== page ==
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- The Last of Us Part 2
The Last of Us sold over 17 million copies. Despite the sizable audience, many players skipped the multiplayer entirely and missed out on the equally stellar online experience. But there’s always room for improvement. The Last of Us Part 2 multiplayer modes can do exactly that since Naughty Dog has had many years to reflect and improve its online skill. Here are our biggest wishes for the online modes for the highly anticipated sequel.
The Last of Us Part 2 multiplayer – Keep the core, methodical gameplay intact
Multiplayer games typically strip out mechanics from their single-player components for balancing or simplicity’s sake. The Last of Us kept everything. The standard moveset translated without issue. Listen mode remained as a useful tool for the player in stressful situations. The crafting system also made the cut, creating a satisfying gameplay loop consisting of scrounging for supplies between battles. Because of these systems coalescing, The Last of Us‘ multiplayer rewards spatial awareness and methodical play.
You aren’t just highlighted on the minimap for using a non-silenced gun. Sprinting also highlights your position to the enemy team. Shivs can be crafted to initiate one hit kills from behind. Considering its tightly-knit four on four nature and small, symmetrical maps, The Last of Us‘ online multiplayer provides a unique sense of intimacy and its sequel must keep that intact.
The Last of Us Part 2 multiplayer – Don’t go overboard with modes
Keep it simple. The first game launched with Survivors and Supply Raid, adding Interrogation via a free update post-launch. These modes work and there’s no reason to try to invent the wheel. A small list of modes for a game like The Last of Us emphasizes the core gameplay loop while ensuring less players are scattered across different modes.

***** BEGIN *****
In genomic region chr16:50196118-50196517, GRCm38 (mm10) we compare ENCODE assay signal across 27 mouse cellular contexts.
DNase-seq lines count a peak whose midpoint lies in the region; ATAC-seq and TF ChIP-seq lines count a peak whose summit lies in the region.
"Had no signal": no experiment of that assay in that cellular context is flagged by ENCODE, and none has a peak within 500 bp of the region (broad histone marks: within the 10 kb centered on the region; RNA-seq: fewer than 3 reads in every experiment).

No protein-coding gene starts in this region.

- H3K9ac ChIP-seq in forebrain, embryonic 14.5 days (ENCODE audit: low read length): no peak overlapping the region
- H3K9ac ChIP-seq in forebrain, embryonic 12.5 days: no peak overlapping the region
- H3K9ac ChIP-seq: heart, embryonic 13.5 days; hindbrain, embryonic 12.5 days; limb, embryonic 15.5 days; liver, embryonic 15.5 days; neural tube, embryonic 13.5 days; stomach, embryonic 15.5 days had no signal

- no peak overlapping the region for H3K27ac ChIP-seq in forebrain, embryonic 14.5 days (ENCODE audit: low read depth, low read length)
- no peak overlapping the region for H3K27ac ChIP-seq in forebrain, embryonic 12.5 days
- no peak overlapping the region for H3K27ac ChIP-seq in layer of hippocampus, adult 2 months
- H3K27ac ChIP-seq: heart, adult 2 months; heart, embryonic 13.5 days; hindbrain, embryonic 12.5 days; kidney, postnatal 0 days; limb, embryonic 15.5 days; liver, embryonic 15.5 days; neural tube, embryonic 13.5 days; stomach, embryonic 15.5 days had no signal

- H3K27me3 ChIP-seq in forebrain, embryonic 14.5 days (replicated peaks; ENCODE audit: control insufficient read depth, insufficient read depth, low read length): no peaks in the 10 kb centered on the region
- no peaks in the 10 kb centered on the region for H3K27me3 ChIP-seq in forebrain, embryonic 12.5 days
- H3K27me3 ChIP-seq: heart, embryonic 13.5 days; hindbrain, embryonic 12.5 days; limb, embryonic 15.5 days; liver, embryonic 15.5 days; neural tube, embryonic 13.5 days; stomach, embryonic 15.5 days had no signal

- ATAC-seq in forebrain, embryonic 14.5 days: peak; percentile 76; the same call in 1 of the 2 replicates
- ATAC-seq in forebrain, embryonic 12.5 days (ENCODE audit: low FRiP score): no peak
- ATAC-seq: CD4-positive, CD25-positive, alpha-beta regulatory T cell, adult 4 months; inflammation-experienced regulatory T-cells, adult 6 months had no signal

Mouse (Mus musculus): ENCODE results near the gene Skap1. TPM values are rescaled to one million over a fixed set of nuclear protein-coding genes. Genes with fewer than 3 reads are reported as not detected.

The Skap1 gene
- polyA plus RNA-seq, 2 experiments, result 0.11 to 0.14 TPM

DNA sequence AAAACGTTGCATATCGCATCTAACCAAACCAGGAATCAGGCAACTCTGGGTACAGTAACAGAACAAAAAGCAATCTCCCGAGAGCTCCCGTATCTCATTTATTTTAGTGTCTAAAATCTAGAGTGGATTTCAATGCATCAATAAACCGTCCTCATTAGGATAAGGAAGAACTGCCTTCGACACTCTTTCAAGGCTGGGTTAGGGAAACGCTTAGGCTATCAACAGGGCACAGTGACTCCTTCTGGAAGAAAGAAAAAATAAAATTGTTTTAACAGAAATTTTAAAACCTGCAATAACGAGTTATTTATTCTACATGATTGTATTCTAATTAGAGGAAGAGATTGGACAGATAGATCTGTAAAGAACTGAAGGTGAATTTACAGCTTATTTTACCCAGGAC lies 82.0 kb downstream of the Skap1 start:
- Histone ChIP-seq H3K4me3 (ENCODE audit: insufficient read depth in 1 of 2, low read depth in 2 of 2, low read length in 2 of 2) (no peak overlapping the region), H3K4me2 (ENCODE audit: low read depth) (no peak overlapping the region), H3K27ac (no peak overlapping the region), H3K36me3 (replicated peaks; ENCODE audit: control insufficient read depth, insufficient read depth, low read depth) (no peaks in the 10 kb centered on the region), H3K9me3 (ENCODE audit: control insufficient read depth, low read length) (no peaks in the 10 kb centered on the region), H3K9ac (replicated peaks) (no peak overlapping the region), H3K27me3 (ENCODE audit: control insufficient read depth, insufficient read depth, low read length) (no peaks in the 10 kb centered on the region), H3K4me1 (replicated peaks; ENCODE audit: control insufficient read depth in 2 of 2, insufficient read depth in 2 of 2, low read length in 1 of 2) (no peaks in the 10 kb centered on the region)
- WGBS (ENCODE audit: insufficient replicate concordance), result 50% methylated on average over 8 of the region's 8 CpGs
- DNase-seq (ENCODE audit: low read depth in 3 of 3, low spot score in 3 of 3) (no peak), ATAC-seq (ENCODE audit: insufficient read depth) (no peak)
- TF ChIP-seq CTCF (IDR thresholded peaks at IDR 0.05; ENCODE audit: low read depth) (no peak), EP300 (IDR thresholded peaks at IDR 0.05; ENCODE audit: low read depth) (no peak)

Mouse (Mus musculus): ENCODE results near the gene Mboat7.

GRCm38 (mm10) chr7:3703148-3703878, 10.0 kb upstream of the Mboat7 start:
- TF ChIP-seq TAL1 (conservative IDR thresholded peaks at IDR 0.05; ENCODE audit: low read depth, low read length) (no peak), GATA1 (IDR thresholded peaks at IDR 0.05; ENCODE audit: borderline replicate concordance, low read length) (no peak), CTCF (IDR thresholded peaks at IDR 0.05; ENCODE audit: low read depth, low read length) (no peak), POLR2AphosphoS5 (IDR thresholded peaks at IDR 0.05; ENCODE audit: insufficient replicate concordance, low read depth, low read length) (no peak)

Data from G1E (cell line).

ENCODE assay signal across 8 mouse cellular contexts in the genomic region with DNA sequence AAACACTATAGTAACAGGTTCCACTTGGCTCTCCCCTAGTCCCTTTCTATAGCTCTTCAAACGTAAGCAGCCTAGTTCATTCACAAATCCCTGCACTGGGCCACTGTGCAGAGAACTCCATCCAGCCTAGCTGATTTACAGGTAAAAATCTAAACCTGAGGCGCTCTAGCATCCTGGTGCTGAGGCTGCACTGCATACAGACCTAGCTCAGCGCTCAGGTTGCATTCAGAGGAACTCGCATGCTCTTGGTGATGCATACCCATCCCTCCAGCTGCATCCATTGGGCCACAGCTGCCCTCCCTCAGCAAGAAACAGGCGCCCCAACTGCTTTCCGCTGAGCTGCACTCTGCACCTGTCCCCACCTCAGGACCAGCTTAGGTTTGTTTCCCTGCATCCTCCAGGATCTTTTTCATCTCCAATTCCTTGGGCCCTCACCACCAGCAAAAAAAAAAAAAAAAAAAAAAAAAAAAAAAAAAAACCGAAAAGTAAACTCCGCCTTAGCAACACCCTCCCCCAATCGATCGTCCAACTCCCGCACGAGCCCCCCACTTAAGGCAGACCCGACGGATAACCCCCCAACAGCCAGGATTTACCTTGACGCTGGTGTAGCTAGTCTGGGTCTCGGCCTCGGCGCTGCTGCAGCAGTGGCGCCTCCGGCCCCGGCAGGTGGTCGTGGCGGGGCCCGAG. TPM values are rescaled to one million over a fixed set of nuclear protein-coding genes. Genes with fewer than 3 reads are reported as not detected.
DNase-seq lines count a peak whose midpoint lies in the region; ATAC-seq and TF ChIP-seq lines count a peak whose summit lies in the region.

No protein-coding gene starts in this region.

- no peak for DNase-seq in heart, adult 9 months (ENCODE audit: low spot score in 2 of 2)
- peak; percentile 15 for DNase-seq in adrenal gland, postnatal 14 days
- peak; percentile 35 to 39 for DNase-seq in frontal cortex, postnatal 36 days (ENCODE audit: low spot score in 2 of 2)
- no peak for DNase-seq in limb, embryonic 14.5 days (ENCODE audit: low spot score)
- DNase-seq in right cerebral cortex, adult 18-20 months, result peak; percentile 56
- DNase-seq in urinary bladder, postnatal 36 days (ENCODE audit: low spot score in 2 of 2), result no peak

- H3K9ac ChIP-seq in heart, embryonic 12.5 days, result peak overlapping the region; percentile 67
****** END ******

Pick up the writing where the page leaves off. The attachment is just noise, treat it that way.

The Last of Us Part 2 multiplayer – DLC and microtransactions
DLC should be in-game purchases or limited to cosmetics. The first game launched without paid content, but Naughty Dog soon began charging for taunts and alternate weapon-specific executions. Around 90 cosmetic items were added between hats, helmets, and masks and none of these were attainable through normal play. You either paid or you didn’t get them.
Naughty Dog pushed the envelope further with paid weapons and survival skills. Beyond this, six weapons and thirteen survival skills remained gated behind a paywall. These weren’t insignificant additions, either.
The Executioner survival skill turned a moderately successful stealthy player into a serious threat. The tactical shotgun, with its close quarters damage, provided an inherent advantage in a decent amount of situations considering the size and layout of most maps. Scoped variants of the already existing semi-auto, full-auto, and burst rifles were also locked behind the same paywall. Preset classes with some of these survival skills and weapons were added, but they didn’t cover the gamut. Naughty Dog has to do better next time.